Race, Class and Gender: An African Experience in Cuba
Lecture by, Professor Digna Castaņeda Fuertes
University of Habana, Cuba
National Museum of American History, Thursday April 20, 2000
3:00 PM--West Conference Room, 4th Floor--
The African experience in Cuba began with African slavery, which - as in
other Caribbean colonies - illuminates out all aspects of the colonial
system. Likewise, slavery played a pivotal role in the establishment of an
inseparable relationship between race, class and gender.
It is black women then - and their experiences as slaves - who provide the
best example of Cuban colonial society. It is they, who bore the ultimate
brunt of the colonial slave system; as merchandise, as part of the labor
force and as sexual property. Because of this, they, unlike their male
partners, tell us the most Cuban history.
The importance of slave women to Cuban history has not been fully recognized and investigated by Cuban, Caribbean or Latin American scholars. Therefore, their remains much work to be done both theoretically and culturally in this field. Most significantly, without the study of slave women, "gender " as a conceptual category will never be fully evolved. Thus, this work is crucial to the very development of gender studies and our understanding of gender, race and class in the construction of both colonial and modern society; the impact of which continues to be realized today.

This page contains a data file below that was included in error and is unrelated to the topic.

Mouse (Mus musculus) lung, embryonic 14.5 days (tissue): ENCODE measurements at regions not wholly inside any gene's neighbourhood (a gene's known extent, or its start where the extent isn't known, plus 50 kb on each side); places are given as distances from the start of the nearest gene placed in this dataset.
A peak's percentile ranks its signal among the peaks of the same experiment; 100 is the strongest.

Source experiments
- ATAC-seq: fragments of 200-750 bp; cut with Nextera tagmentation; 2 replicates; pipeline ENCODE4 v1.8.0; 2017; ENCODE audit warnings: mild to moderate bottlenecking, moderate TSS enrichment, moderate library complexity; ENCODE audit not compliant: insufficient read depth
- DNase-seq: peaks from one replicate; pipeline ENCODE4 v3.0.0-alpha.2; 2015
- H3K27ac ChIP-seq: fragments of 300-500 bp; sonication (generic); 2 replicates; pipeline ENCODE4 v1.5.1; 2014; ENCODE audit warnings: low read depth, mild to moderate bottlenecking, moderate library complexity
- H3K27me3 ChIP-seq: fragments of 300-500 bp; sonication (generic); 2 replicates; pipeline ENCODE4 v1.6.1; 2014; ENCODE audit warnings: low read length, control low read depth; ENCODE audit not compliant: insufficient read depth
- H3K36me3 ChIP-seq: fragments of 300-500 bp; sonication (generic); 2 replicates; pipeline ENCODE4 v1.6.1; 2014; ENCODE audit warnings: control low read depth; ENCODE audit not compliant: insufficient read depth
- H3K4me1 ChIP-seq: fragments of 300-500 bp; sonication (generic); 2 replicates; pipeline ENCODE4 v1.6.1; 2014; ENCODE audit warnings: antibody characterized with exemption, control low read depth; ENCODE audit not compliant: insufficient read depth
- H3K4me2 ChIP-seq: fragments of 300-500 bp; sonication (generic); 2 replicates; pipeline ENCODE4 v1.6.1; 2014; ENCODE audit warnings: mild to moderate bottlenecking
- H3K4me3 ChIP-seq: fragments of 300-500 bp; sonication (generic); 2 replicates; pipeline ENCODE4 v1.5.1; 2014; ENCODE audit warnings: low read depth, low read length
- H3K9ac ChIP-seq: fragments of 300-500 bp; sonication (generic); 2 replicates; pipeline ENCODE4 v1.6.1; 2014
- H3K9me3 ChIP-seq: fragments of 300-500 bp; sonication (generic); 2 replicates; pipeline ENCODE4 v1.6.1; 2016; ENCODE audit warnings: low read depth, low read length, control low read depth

My work is an attempt to bring together newly collected and hitherto unknown
data on the lives of specific slave women and to analyze their lives within
and against the context of evolving gender, class and race theories.
Professor Digna Castaņeda Fuertes received her Ph.D. from the University of Havana and the Instituto de America Latina. She teaches History of the Caribbean and Cuba at the University of Havana, Cuba. Dr. Castaneda recently co-edited the book Between Race and Empire: African -Americans and Cubans before the Cuban Revolution (Temple University Press, 1998). The book and essays look at the relationship between African Americans and Afro-Cubans from the abolitionist era to the Cuban Revolution of 1959.
Please plan on attending this interesting and thoughtful look at the roles and relationship of slave women in Cuba.
Call 357-3180 or 786-9057 for more information.
Sponsored by NMAH, Division of Cultural History and The Center for Latino Initiatives.
L. Stephen Velasquez
Museum Specialist/Collections Manager, Teodoro Vidal Collection
Division of Cultural History
National Museum of American History
Washington, DC 20560-0616
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